Cosimulation Introduction

Simulation Models (1/3)

  • Markets
  • Transmission
  • Distribution
  • Devices
  • Communication
  • Controls
  • Loads

Simulation Models (2/3)

  • Transient
  • Dynamic
  • Steady-State
  • Planning

Simulation Models (3/3)

  • Technical
  • Economic
  • Techno-economic

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Solutions

  • Simplify models
  • Bigger Computer
  • Co-simulation

What is co-simulation?

  • Execution of multiple distinct simulation objects together in coherent fashion
  • Co-simulation is used whenever a single simulator is insufficient to answer the relevant questions

Why co-simulation?

  • Lots of effort has gone into (sub) domain-specific tools. (So use them)
    • Trusted by stakeholders
    • Continue to improve
  • Allows focus on the “glue-ware”
    • Faster prototyping for research
    • Many frameworks
  • Encourages Modularity
    • Swap models as needed

HELICS

Capabilities:

  • Scalable: 2-100,000+ Federates
  • Cross-platform: HPC (Linux), Cloud, Workstations, Laptops (Windows/OSX)
  • Modular: mix and match tools
  • Minimally invasive: easy to use lab/commercial/open tools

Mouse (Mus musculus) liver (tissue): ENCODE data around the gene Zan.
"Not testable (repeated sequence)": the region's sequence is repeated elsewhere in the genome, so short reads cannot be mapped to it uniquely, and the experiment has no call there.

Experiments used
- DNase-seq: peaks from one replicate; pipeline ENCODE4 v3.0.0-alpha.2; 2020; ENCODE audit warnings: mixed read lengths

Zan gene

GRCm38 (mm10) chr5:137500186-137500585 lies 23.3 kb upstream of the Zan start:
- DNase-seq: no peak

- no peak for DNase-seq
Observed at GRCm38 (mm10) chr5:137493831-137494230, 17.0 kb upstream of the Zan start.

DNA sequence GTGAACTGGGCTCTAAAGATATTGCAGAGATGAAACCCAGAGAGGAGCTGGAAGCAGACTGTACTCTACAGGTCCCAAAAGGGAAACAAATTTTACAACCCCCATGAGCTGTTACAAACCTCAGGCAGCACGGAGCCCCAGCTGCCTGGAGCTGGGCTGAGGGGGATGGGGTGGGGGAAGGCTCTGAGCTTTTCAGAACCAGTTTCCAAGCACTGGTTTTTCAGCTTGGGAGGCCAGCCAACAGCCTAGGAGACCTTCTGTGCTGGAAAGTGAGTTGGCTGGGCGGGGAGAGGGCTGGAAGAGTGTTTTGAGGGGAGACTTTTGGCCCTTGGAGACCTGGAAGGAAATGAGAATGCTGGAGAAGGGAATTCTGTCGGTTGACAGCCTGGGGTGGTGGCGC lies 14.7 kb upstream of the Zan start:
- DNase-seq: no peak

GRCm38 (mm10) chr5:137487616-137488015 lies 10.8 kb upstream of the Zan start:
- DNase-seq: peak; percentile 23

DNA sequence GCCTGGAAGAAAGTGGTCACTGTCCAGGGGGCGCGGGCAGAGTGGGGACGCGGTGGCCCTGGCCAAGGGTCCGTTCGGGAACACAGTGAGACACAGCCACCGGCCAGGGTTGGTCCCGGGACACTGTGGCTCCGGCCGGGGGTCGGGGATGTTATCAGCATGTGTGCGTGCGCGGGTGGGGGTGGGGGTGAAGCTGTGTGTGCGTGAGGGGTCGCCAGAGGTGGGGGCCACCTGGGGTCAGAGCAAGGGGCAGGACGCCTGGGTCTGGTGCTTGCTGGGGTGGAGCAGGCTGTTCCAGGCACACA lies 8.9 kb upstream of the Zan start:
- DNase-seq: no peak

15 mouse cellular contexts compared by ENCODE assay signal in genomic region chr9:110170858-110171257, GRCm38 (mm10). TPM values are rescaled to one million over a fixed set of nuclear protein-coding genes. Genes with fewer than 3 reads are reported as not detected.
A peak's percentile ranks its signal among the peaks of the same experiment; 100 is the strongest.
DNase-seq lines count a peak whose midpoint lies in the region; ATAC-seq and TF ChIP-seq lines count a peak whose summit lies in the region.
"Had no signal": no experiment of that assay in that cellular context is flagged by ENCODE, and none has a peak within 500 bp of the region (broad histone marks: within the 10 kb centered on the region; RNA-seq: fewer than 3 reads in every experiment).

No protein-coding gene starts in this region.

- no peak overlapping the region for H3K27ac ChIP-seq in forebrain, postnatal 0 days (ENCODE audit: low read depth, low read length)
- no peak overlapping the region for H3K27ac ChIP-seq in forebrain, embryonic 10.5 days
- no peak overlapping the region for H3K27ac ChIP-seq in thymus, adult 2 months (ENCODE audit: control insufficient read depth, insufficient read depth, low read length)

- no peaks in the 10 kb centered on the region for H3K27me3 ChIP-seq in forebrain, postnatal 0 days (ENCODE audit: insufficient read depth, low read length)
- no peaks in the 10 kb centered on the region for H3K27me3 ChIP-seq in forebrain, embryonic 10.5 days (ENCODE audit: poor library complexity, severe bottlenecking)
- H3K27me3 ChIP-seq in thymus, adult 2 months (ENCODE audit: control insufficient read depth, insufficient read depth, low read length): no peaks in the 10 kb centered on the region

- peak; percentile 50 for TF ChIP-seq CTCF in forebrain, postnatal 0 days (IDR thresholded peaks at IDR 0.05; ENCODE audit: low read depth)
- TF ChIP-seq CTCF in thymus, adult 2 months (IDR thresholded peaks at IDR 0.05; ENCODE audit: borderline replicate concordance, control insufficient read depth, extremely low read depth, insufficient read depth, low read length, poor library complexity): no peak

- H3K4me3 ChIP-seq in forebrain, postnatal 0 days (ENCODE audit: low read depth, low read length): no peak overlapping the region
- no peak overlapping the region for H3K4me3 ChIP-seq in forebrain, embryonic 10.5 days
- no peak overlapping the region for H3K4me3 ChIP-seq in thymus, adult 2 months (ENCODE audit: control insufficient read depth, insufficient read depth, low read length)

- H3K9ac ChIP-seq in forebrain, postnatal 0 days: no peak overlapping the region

• Open Source: BSD-style.
  • Many Simulation Types:
    • Discrete Event
    • QSTS
    • Dynamics
  • Co-iteration enabled: “tight coupling”

HELICS Interfaces to key domain simulators

Cosimulation of Electrical Grid, Thermodynamics of Houses, and Control Systems

Architecture of Cosimulation (1/2)

Architecture of Cosimulation (2/2)

Terminology

  • Federate - An individual simulator that is computing something interesting and communicating with other simulators
  • Core - An object managing the interactions of one or more federates
  • Broker - An object coordinating multiple cores or brokers:
    • There can be several layers of brokers
  • Root broker - The root broker in the hierarchy
    • Last chance router
    • Responsible for determining when to enter initialization mode for the federation
  • Federation - The set of all federates executing together in a single co-simulation
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